A book about nanotechnology - one of my favorite topics. Much potential as a science fiction topic, but this book is an unimaginative attempt. But itA book about nanotechnology - one of my favorite topics. Much potential as a science fiction topic, but this book is an unimaginative attempt. But it was still a fun read....more
**spoiler alert** I found this 1993 book derivative. Sort of a child spin on 1984, etc. It's basically a simplified dystopian, scifi book for kids tha**spoiler alert** I found this 1993 book derivative. Sort of a child spin on 1984, etc. It's basically a simplified dystopian, scifi book for kids that explores euthanasia, the definition of family, making choices and the ramifications of your choices, all wrapped in a coming of age story about a 12 year old boy named Jonas.
The last half of the book is better than the first. Probably could have been better as a shorter story. The book is didactic and appears to be written as a classroom teaching tool to get kids to explore the above subjects - and it probably works very well for this purpose. The level of writing appears to be about third grade (maybe even second grade), but the subject matter is middle/high school. Perhaps the writing level is what makes this book a good tool for teachers dealing with a variety of reading abilities within one class.
The ending is left vague (probably to inspire classroom discussions of literary interpretation) and is perhaps what won over the Newberry judges (actually brought to mind the ending of a better book, The Road) - Are Jonas and Gabe dead and this is some sort of positive afterlife experience framed by The Giver's favorite memory or do they physically survive in Elsewhere which is the embodiment of The Giver's favorite memory? And, of course, who can miss the symbolism of baby Gabe whom Jonas chooses to try to save from being euthanized. Even the author states it in an interview "babies represent the future" and "new life."
The logic falls apart in many places: number of births per year (only 50 babies are placed in families per year) & number of births per birthmother (only 3 per); selecting mates who are not really mates but really spousal units (since all sexual urges are suppressed using a daily pill), etc, etc.
May possibly need to be pre-vetted with adopted children as all the children in the 'family units' are adopted and the birthmothers are portrayed as not-so-bright women preforming a job that is not respected in the community. Birthmothers are assigned low-level labor jobs after they bear the requisite three children and they are not allowed to have a spouse or raise any children.
Other things to be prepared for: If twins are born, the child with the lower birth weight is euthanized (which is a major event described in detail). If a baby cries a lot or is fussy, it is euthanized. The elderly are treated well, but eventually euthanized.
Additionally, below are just two examples of things in the book that when I read the book I thought 'I've seen this before':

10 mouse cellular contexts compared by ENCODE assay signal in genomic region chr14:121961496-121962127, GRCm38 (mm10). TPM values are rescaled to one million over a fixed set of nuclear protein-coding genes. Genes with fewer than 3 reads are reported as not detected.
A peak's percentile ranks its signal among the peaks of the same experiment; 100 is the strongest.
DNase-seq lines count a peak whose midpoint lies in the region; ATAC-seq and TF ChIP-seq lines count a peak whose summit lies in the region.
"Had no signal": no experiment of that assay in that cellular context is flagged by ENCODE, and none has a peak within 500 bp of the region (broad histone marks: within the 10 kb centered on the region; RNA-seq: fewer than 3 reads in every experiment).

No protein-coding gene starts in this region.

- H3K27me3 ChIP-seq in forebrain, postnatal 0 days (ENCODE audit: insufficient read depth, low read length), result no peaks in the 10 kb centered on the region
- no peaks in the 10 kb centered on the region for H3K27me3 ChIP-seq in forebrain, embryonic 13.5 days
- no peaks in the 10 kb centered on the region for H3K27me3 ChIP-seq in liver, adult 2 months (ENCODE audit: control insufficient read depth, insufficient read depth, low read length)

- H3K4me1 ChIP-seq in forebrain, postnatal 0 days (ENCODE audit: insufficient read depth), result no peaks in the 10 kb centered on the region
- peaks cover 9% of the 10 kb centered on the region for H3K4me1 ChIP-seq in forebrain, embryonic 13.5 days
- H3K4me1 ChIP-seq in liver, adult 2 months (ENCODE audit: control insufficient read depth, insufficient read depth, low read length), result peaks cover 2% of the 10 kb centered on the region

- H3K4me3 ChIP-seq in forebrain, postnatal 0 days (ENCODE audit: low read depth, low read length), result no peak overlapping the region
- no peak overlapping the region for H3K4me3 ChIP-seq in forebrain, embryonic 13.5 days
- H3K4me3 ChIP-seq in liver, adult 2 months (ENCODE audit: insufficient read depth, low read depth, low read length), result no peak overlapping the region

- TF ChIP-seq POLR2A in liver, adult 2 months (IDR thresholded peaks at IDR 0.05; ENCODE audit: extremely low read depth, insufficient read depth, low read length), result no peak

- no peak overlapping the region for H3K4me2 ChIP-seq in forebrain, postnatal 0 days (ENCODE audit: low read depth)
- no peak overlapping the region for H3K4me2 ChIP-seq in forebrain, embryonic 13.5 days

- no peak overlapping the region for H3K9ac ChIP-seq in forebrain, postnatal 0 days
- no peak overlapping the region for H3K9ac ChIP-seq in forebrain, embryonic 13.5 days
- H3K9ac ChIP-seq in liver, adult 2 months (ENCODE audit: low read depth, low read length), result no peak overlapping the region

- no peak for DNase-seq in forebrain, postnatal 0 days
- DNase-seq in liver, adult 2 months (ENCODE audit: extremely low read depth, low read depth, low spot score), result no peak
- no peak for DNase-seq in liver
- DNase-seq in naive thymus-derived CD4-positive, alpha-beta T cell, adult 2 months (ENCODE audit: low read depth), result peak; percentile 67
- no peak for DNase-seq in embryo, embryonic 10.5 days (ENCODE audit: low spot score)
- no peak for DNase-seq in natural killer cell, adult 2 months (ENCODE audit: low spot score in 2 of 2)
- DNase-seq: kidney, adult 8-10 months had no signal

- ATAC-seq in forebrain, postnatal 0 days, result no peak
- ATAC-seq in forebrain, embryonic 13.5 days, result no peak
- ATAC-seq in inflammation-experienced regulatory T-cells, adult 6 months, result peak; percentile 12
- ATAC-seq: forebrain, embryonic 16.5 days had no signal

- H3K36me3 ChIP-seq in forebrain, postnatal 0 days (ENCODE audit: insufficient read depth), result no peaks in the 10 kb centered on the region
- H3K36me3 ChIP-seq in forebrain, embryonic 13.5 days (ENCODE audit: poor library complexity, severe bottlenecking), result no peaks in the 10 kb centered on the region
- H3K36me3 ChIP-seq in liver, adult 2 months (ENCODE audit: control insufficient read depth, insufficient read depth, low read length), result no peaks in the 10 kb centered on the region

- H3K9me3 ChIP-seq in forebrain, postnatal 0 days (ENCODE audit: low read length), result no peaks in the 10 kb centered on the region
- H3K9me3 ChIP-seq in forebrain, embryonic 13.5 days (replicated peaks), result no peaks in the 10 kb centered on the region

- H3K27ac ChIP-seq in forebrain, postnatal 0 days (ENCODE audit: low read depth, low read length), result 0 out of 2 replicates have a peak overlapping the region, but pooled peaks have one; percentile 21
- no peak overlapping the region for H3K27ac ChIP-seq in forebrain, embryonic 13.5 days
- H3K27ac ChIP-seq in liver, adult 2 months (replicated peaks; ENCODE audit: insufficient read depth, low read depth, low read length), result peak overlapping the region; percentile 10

- Star Trek: The Next Generation in Justice (Season 1, Episode 9, Nov. 1987). While The Giver completely does away with the sensual element and is more utilitarian, both communities appear deceptively utopian. In Star Trek, Wesley Crusher, playing with the Edo kids, innocently violates a planet law and is sentenced to death. In The Giver, if you violate the strict community rules three times as well as other infractions, you are "released" - meaning sentenced to death and euthanized.
- 1984, published in 1949, is a more openly controlling society, but has many similar elements. For example, when O'Brien turns off the telescreen, Winston responds "You can turn it off!" "Yes, we can turn it off." On page 79 of The Giver Jonas learns that the speaker can be turned off and "almost gasped aloud." "To have the power to turn the speaker off? It was an astonishing thing."
Could go on and on, but I think I've beat up on this book long enough. I'm intrigued by the wide range of responses. While I was underwhelmed, it appears this is a well-loved book (even by some of my friends) and the Newberry Medal will ensure it continues to be read by hordes of students every year. As for me, after reading this book, I plan to check out the selection criteria and process for the Newberry Medal....more
This is my second read of Frankenstein: The Modern Prometheus." I was much younger when I first read it. I still marvel that Mary Shelley was only 19This is my second read of Frankenstein: The Modern Prometheus." I was much younger when I first read it. I still marvel that Mary Shelley was only 19 when she wrote it. She was ahead of her time in dreaming up the mad scientist, Victor Frankenstein. He plays God and creates the "abhorred monster"/"wretched devil" - then irresponsibly abandons his creation in disgust and returns to his wealthy, idyllic life. His actions come back to haunt him and result in the destruction of all he loves.
Frankly, I found the monster a little more sympathetic character than his creator. Victor Frankenstein never truly seemed sorry for his actions. In fact, he appeared whiny, fragile and spoiled as he traveled throughout Europe enjoying nature to escape his "woes." He even lets an innocent woman hang rather than attempt to reveal the true murderer and thus his culpability.
The unnamed monster has to be one of the most articulate in literature (he uses "thee" and "thou"). In fact, the monster reads and learns from Paradise Lost, Plutarch's Lives, and The Sorrows of Young Werther - books he finds lost in the woods. (Perhaps if I misplace leather bound editions of these books somewhere for my kids to discover, they'll be inspired to read them?)...more